What is Raynaud’s Phenomenon (Raynaud’s disease)

Raynaud’s Phenomenon is a disease that is caused by involuntary narrowing of blood vessels most commonly in the regions supplying the fingers, toes, ears and tip of the nose. This can cause death of the tissue in those areas due to lack of blood supply. Raynaud’s phenomenon causes distinct colour changes in the affected parts of the body and is usually brought on by certain triggers for example cold and emotional stress. Attacks generally last for minutes to hours and can vary. There are two main forms of Raynaud’s phenomenon are divided into primary and secondary. The primary form of Raynaud’s phenomenon is not associated with other diseases and is generally less severe, whereas the secondary form of Raynaud’s phenomenon is associated with a group of conditions referred to as connective tissue disease and has worse consequences.

Statistics on Raynaud’s Phenomenon (Raynaud’s disease)

Raynaud’s phenomenon can be associated with diseases of the arteries such as Buerger’s disease and atherosclerosis, rheumatoid arthritis, scleroderma and systemic Lupus erythematosus. It can also follow repeated trauma, particularly vibrations such as those caused by typing or playing the piano. An overdose of ergot compounds or methysergide may also be a cause of Raynaud’s phenomenon.

When Raynaud’s phenomenon occurs without any underlying disorder, it is then known as Raynaud’s disease. This is a common disease affecting 5% of the population and occurring predominantly in young women.

Risk Factors for Raynaud’s Phenomenon (Raynaud’s disease)

The risk factors include:

  • Smoking
  • Working with vibrating machinery.
  • Emotional distress.
  • Exposure to the cold.
  • Women affected more often than men.

Causes of Raynaud’s phenomenon

  • Primary or idiopathic Raynaud’s phenomenon : Raynaud’s disease
  • Secondary
    • Collagen vascular diseases: scleroderma, systemic lupus erythematosus, rheumatoid arthritis, dermatomyositis, polymyositis
    • Arterial occlusive diseases: atherosclerosis of the extremities, thromboangiitis obliterans, acute arterial occlusion, thoracic outlet syndrome
    • Pulmonary hypertension
    • Neurologic disorders: intervertebral disc disease, syringomyelia, spinal cord tumors, stroke, poliomyelitis, carpal tunnel syndrome
    • Blood dyscrasias: cold agglutinins, cryoglobulinemia, cryofibrinogenemia, myeloproliferative disorders,
      Waldenstrom’s macroglobulinaemia
    • Trauma: vibration injury, hammer hand syndrome, electric shock, cold injury, typing, piano playing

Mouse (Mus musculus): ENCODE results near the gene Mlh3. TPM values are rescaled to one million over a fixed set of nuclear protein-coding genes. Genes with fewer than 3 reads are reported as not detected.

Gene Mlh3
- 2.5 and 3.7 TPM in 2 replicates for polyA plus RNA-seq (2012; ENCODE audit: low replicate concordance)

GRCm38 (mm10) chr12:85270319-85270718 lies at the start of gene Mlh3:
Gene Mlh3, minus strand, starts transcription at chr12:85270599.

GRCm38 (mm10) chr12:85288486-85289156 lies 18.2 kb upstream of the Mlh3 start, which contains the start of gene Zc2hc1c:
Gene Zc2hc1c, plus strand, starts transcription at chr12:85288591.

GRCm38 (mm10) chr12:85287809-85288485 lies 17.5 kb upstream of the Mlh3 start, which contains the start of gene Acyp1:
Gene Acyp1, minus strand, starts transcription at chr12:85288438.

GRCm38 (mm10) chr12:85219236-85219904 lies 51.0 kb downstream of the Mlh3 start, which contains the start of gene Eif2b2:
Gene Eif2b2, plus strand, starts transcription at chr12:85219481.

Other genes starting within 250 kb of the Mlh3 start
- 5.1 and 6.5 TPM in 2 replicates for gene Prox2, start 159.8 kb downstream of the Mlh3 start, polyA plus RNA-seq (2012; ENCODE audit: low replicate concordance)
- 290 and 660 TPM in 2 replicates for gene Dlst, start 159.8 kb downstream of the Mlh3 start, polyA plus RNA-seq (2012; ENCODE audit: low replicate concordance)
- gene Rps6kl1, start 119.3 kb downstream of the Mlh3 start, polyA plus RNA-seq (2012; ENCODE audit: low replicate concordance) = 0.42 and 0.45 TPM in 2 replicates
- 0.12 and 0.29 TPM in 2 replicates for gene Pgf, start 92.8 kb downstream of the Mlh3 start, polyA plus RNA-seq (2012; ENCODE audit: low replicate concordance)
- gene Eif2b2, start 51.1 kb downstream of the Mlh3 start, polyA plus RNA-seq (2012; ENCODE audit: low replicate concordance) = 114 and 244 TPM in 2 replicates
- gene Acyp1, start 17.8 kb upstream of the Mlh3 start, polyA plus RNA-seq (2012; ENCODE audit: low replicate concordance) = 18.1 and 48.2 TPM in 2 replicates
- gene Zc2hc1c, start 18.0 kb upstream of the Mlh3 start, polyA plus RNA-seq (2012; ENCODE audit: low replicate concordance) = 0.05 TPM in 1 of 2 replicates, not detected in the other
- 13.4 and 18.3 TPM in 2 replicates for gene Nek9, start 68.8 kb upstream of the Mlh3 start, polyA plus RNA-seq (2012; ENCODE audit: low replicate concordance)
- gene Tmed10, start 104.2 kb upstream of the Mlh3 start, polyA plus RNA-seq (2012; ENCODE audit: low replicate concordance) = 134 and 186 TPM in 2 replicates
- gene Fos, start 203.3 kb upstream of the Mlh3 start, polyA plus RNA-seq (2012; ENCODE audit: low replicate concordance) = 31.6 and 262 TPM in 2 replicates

• Drugs: alpha-adrenergic receptor blockers, bleomycin, vinblastine, cisplatin

Progression of Raynaud’s Phenomenon (Raynaud’s disease)

Over 90% of patients with Raynaud’s phenomenon are female and, at the time of presentation, are often aged under 25. Up to 5% of patients initially presenting with only symptoms of Raynaud’s eventually develop an autoimmune rheumatic disease.

How is Raynaud’s Phenomenon (Raynaud’s disease) Diagnosed?

The tests for Raynauds phenomenon include:

Prognosis of Raynaud’s Phenomenon (Raynaud’s disease)

The outcome varies depending on the cause and the severity of the phenomenon and whether it has been associated with another disease.

How is Raynaud’s Phenomenon (Raynaud’s disease) Treated?

Conservative treatment

This consists of the doctor providing advice with regard to avoiding precipitants. These include keeping the extremities warm, reducing emotional stress and avoiding drugs such as nicotine and other drugs that can cause narrowing of the blood vessels. They may also tell you that you can prevent an attack from progressing by placing your hands in warm water.


The medications that are used are calcium channel blockers e.g. nifedipine, alpha blockers e.g. Prazosin, and other drugs like fluoxetine and losartan. Medications are generally used only after conservative treatment fails.

Other therapies

Some surgical techniques can be used if ulceration of the fingers is a major problem.

Raynaud’s Phenomenon (Raynaud’s disease) References

  1. Boin F. & Wigley F. 2005 ‘Understanding, assessing and treating Raynaud’s phenomenon’, Curr,. Opin. Rheumtol., vol. 17, pp 752 – 760
  2. Coffman J.D. 1991 ‘Raynaud’s Phenomenon: An update’, Hypertension, vo. 17, pp. 593 – 602
  3. Kumar V et.al. Robbins Pathological Basis of Disease. 6th ed. Philadelphia. WB Saunders 1999
  4. ‘Harrisons Chapter 303 – Systemic Sclerosis (Scleroderma) and Related Disorders’ [online], McGraw Hill’s AccessMedicine, Available at URL http://www.accessmedicine.com (last accessed 12/06/2006)
  5. Tagliarino H, Purdon M, & Jamieson B. 2005 ‘Understanding, assessing and treating Raynaud’s phenomenon’, Journal of Family Practice, vol 54, pp 553 – 555

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